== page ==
by Dr. Betty Dahl, Award Recipient
I began asking myself, "How do women define success? Why is it so hard to define?" Other related questions cropped up: "How do men measure the success of women?" or "How does a society measure it?" At the very same time I was pondering these questions, I was reading the book by Naisbitt and Aburdene, Megatrends 2000. They report that the 1990's are the decade of women in leadership, particularly in the business world. If their figures are accurate, 79% of women overall and 67% of women with children under the age of 18 work outside the home; 74% of men work.
Moreover, women have reached what the authors term a "critical mass" in virtually all white-collar professions, including the business world, law, architecture, medicine, banking, accounting, and computer science (though I was appalled at the lack of female representation in Congress during the state of the union address). Women are starting businesses twice as fast as men and in Canada they own one-third of the business. The power-oriented management style that has in the past dominated the business world is shifting to the more democratic leadership style of women. Why? Because the authoritarian style no longer works. We now pay people for knowledge, for work that goes on in their heads. If workers do not like the style of management, they can easily take their knowledge elsewhere. Already more women than men enter college, and the American Council on Education predicts that by the year 2001, more women will have PhD's than men. It seemed to me after reading all these figures that women should be feeling very encouraged.
At the very same time I read some recent studies by Carol Gilligan and by the American Association of University Women noting that girls in high school--ready to enter college--have lower self-esteem than they did as elementary school girls. The studies report that girls emerge from adolescence with a poor self-image, relatively low expectations from life and much less confidence in themselves. Though at age 9 the majority had felt confident, assertive and positive about themselves, only 29% felt good about themselves by the end of high school. These losses in self-esteem were viewed as severe and long-lasting. The report by AAUW also noted that society still signals girls there are things they can't do, and that teachers unintentionally give more and better classroom attention to boys. This group plans to lobby for improved gender-equity training for educators.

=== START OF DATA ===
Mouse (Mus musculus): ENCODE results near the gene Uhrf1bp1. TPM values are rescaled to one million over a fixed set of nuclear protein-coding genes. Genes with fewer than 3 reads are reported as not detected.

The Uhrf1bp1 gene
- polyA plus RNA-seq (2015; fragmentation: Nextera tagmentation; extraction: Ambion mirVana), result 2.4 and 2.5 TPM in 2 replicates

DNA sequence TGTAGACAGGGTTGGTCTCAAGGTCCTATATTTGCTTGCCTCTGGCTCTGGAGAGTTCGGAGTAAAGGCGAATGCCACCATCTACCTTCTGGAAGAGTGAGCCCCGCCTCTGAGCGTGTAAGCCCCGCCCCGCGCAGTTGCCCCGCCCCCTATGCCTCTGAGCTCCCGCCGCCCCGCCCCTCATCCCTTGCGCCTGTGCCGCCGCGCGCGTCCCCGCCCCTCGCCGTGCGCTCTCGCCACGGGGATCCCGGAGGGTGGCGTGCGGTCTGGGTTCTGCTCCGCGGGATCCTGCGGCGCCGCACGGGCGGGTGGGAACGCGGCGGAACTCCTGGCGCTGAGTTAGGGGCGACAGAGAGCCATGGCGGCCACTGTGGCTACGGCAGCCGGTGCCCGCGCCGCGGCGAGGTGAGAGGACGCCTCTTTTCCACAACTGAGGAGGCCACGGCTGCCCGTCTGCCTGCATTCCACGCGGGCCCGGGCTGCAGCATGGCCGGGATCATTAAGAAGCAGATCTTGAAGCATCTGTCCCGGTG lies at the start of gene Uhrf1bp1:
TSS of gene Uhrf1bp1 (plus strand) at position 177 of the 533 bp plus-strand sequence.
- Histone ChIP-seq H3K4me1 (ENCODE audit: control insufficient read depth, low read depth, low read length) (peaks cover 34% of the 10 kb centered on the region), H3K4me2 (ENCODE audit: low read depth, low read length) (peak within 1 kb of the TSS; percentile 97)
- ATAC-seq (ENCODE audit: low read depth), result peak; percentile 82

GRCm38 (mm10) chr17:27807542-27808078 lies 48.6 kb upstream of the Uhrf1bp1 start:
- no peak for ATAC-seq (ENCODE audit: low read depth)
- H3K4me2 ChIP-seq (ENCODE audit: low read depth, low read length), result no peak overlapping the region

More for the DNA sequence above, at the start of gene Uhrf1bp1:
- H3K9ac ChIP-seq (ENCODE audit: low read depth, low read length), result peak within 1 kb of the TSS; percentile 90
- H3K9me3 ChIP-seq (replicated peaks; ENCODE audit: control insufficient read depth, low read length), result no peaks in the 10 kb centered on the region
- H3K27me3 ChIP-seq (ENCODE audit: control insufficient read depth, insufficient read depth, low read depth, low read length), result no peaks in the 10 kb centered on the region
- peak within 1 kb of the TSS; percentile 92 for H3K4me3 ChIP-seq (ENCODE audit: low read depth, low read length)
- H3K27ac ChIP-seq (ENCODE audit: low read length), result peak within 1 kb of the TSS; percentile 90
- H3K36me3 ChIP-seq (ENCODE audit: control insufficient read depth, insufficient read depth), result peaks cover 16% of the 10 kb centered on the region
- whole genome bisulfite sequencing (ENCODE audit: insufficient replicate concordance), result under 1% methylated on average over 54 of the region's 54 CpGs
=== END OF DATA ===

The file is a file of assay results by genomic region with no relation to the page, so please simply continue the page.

The more I pondered the apparent incongruities of these two sets of data, and the more I talked to other women, the more I began to agree that success for women is hard to define. Certainly one is tempted to say that women measure success in the same way as men--success in school or success in a job--but I rather think not. I see women's definitions of success being more complex and diverse. Success in a job is a far smaller component of success for women. To feel successful, women need to feel their relationships are successful--with others on the job, with their spouse, with their parents, with their children, with their friends. Carol Gilligan has written well on this contextual world of women, noting that women, more than men, assume the ethic of caring for others. She further notes that this sense of responsibility to others complicates women's career choices. They find themselves suspended between the duties of caring and their own needs for development of their talents.
I suspect that success for women is also puzzling because women are apt to define success by internal rather than external standards. Success is defined by what they themselves feel rather than by external validators. If society says I am successful because I am a chair of a large department, that is nice and good, but in my heart I may still feel unsuccessful if my children were in trouble with the law or my husband unhappy or my friends mad at me.
Feeling successful is also more difficult because women are asked to be successful in a greater variety of arenas (run a good home, share in community activities, support a husband's career, be successful at work, be physically attractive). Men are measured more singularly by their vocational success.